Project agreements will typically include relief from liability in respect of force majeure. Under such provisions, parties may be required to mitigate losses and seek alternative means of delivering the project, and terminate the agreement if a force majeure event continues for a specific period. Provided that they are properly defined in the agreement, force majeure provisions and exclusions will be enforceable under English law. It must be noted that force majeure events are distinguishable from relief events, in that the latter entitle parties only to an extension of time to perform an obligation but not the right to terminate the agreement.

iii Political risks

Being a free market economy with few barriers for foreign investment in infrastructure projects, project finance transactions in the United Kingdom have not historically been exposed to significant political risks. However, there is still some uncertainty surrounding Brexit's effect on existing and future construction projects – although many of the existing EU laws have been incorporated into UK legislation and the UK and EU have agreed to a trade deal in the form of the EU–UK Trade and Cooperation Agreement (TCA), such legal and economic frameworks have yet to be tested in the national courts.

Security and collateral

The main types of securities under English law are mortgages (equitable and legal), charges (fixed and floating), assignments (equitable and legal), pledges and liens. Under English law, security interests over land and floating charges over a company's property or undertaking need to be registered at HM Land Registry and Companies House, respectively. Failure to register a security interest over land will prejudice the priority of the security (but not render the security void), while failure to register a floating charge over a company's property or undertaking within 21 days of the creation of the security will result in the charge being void against an insolvency officer or any creditor of the project company (this time frame was temporarily extended to 31 days due to covid-19 disruptions and the extension has since lapsed on 5 April 2021).

In domestic UK project financings, lenders will typically seek to obtain security over all, or substantially all, a project company's assets. This is achieved through multiple agreements with various entities related to the project company.

The lenders will usually enter into a general security agreement, such as a debenture, with the SPV that is used for the project financing. This debenture will include a range of mortgages, charges and assignments depending on the nature of the security assets, and cover all the SPV's rights and assets. The lenders will also seek to further obtain cure and step-in rights to supplement the security, which will allow the lenders to step into the project (or appoint a representative) to complete or operate the project in the event of a project company's default under any of the project documents. This is based on the rationale that the lenders would not be able to recoup their loans even if they were successfully to realise their security over the project, if the project was half-completed.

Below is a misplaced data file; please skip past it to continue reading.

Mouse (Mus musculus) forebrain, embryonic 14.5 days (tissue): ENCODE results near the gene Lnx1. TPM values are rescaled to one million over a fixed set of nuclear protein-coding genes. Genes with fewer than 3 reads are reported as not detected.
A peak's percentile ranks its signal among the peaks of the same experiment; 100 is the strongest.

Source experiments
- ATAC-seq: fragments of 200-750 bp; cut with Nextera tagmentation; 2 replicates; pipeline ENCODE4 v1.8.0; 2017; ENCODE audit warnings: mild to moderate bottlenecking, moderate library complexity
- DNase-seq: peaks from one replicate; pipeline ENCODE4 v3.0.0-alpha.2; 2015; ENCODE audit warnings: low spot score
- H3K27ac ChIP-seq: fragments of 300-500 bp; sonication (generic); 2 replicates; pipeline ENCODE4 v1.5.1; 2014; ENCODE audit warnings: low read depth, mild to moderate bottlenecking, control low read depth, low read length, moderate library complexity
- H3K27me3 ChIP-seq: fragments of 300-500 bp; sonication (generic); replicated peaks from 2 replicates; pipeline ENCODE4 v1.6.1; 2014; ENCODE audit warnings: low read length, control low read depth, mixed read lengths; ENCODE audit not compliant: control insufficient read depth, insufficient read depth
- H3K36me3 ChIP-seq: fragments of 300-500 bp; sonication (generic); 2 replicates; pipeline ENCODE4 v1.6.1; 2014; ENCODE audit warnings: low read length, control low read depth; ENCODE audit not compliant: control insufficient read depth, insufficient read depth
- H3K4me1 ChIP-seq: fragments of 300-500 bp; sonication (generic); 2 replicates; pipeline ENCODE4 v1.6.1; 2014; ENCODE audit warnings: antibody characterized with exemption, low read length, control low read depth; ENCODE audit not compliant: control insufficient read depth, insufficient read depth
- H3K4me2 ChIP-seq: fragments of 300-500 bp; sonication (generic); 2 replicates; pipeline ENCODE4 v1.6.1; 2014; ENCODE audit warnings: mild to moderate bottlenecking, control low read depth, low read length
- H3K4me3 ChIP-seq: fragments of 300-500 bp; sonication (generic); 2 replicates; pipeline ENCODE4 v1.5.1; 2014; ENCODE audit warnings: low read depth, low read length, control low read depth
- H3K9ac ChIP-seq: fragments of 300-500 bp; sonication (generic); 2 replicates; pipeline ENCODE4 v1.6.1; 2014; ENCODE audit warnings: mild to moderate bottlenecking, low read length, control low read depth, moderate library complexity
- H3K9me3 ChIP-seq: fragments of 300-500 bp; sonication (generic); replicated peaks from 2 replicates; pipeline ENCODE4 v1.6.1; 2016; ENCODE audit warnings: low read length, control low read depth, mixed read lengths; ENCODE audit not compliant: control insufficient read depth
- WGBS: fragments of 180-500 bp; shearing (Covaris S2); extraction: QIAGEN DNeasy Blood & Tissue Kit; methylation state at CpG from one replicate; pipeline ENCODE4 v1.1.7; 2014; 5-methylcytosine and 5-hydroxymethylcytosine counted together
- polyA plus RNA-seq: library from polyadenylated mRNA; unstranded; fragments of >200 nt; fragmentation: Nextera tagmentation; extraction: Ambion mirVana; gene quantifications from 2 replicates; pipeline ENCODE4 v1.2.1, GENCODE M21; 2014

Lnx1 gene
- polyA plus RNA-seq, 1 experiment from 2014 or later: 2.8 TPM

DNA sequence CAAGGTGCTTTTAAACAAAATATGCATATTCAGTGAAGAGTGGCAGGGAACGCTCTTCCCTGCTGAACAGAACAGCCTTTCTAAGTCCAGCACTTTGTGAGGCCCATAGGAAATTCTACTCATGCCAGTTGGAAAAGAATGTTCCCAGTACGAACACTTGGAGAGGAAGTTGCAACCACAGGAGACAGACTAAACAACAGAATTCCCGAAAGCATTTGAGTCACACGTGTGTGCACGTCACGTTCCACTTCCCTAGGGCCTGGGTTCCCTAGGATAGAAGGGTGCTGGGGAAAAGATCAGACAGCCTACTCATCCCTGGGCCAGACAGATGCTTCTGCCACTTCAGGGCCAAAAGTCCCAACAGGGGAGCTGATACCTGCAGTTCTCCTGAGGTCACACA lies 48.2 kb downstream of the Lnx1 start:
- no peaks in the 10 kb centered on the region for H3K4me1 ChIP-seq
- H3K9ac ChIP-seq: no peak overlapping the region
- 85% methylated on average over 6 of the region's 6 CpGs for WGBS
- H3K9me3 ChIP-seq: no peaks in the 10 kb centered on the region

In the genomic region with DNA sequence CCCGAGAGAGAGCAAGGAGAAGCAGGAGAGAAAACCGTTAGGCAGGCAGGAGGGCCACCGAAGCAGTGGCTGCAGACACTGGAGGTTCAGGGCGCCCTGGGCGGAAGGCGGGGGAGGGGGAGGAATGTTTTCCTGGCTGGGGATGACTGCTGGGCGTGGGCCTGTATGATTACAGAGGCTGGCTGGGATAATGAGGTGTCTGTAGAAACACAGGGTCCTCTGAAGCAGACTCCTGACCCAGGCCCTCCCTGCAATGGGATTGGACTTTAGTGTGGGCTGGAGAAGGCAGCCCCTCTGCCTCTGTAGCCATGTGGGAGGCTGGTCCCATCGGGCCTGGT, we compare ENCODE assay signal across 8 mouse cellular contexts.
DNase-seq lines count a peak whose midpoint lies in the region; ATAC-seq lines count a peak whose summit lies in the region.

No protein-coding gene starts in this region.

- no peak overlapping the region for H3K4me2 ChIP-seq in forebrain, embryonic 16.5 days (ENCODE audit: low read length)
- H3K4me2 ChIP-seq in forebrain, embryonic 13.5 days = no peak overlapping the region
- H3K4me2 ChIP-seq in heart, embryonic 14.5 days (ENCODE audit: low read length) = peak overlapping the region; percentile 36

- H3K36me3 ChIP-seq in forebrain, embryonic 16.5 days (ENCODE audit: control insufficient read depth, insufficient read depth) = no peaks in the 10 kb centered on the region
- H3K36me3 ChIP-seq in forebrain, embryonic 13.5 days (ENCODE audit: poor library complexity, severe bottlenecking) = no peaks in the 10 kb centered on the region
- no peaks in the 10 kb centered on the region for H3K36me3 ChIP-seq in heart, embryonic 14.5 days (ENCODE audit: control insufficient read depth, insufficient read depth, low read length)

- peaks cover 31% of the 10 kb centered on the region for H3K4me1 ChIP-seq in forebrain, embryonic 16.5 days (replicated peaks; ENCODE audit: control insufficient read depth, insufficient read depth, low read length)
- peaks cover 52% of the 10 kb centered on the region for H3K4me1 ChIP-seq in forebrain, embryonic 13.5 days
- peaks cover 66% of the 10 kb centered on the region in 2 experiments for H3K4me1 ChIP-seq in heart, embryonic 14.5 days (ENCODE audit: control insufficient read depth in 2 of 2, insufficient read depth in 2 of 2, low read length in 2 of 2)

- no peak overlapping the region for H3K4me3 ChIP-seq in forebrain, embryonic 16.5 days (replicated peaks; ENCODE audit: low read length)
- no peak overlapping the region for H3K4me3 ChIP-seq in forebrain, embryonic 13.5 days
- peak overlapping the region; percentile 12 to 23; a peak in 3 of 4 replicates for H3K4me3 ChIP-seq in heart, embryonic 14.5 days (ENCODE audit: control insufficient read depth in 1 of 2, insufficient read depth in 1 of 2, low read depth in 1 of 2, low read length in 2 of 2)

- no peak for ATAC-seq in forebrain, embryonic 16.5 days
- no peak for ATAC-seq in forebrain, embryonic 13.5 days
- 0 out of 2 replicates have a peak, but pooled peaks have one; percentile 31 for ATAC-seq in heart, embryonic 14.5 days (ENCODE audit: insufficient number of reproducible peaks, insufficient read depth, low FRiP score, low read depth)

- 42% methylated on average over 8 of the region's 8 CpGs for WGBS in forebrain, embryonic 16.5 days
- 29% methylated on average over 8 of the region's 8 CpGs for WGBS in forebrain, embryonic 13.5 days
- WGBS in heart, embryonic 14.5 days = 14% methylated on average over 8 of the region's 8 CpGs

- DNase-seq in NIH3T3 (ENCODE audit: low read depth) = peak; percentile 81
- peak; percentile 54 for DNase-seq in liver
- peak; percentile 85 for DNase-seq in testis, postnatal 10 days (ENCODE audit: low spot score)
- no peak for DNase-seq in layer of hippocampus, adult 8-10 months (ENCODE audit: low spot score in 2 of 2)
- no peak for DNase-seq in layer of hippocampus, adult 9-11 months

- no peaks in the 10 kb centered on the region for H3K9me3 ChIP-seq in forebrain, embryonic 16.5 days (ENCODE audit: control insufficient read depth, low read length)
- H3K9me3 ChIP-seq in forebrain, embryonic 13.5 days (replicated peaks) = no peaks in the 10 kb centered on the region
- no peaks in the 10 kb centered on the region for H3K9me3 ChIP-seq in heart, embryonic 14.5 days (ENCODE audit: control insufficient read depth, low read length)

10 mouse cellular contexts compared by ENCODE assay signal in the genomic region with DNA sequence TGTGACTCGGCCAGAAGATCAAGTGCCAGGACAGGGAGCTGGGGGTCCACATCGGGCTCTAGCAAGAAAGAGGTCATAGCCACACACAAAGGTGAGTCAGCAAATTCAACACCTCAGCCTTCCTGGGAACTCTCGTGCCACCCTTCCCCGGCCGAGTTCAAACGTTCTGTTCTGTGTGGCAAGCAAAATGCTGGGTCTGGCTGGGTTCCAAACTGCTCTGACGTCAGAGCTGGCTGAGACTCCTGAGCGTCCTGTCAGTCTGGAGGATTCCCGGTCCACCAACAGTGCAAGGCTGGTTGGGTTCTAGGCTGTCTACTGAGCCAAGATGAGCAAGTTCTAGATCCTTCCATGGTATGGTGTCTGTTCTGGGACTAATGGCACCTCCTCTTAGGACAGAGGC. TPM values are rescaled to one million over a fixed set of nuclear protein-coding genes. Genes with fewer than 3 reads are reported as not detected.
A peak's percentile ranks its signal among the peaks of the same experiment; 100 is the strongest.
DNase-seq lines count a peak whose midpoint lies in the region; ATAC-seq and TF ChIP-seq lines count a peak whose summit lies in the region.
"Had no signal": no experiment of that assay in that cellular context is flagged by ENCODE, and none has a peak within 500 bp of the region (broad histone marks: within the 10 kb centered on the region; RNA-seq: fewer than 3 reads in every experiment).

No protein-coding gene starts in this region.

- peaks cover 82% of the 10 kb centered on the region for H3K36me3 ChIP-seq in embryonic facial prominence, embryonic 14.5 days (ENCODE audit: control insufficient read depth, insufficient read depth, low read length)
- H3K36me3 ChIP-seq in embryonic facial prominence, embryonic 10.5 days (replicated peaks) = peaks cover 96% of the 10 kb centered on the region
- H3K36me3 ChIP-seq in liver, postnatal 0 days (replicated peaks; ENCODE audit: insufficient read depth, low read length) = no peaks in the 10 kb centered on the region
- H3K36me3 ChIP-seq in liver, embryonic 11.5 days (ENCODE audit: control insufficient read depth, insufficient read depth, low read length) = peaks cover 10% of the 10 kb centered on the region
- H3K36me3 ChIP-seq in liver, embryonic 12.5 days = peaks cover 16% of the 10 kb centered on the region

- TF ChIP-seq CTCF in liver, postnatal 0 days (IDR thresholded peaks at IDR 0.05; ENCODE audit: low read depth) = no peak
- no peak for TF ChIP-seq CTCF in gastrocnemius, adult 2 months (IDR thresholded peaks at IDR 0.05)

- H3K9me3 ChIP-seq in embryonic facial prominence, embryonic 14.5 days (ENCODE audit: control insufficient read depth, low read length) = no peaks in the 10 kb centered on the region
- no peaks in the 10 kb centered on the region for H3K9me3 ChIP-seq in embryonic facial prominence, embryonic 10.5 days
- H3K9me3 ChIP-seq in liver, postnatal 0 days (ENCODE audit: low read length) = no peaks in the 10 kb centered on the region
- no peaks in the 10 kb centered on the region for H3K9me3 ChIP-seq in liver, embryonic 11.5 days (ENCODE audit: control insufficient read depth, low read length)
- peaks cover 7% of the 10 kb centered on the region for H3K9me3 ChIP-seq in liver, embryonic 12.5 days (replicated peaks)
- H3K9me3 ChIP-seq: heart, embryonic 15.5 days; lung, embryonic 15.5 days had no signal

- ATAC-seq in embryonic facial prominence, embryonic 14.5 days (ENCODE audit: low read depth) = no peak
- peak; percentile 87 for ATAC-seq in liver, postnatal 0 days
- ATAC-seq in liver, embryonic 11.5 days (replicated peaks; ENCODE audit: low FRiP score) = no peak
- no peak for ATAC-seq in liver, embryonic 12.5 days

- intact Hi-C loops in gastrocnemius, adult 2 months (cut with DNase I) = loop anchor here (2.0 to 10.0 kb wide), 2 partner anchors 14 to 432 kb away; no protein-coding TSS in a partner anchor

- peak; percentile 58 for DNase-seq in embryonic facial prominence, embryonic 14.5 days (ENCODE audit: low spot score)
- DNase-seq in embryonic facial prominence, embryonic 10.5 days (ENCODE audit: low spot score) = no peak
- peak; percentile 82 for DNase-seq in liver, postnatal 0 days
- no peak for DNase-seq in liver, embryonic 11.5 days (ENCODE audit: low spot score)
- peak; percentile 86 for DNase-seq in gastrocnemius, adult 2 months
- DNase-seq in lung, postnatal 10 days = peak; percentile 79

Lenders may also seek to obtain parent company guarantees from the project company, a charge over the shares of the project company, equity support from the sponsors of the project, and assignments over important EPC contracts and subcontracts.

Finally, the lenders will also seek to restrict the distributions made by the SPV to ensure that the lenders are paid first from any revenue generated by the project. This is typically done by requiring income streams from the project to be paid into multiple bank accounts with funding institutions and restricting how that money can be withdrawn from those accounts, for example by requiring the project company to hold enough funds in one or more accounts to maintain a specific ratio to the outstanding amount under the project financing. A payment waterfall mechanism is also typically used to direct to whom the income streams of the project should be applied.

Bonds and insurance

It is common for contractors and subcontractors to provide bonds to employers in project finance transactions in the United Kingdom, so as to secure payments made by the employer against the release of retained monies. These types of bonds are payable on demand (i.e., upon the presentation of the stipulated documentation to an issuing bank).

Performance bonds may also be used in project finance transactions. In contrast to the aforementioned bonds, a beneficiary to a performance bond will only be entitled to the monies promised under a bond if a stipulated default occurs and the beneficiary has evidence of that default.

As mentioned in Section V, the lenders to a project financing may also take parent company guarantees from the sponsors of a project.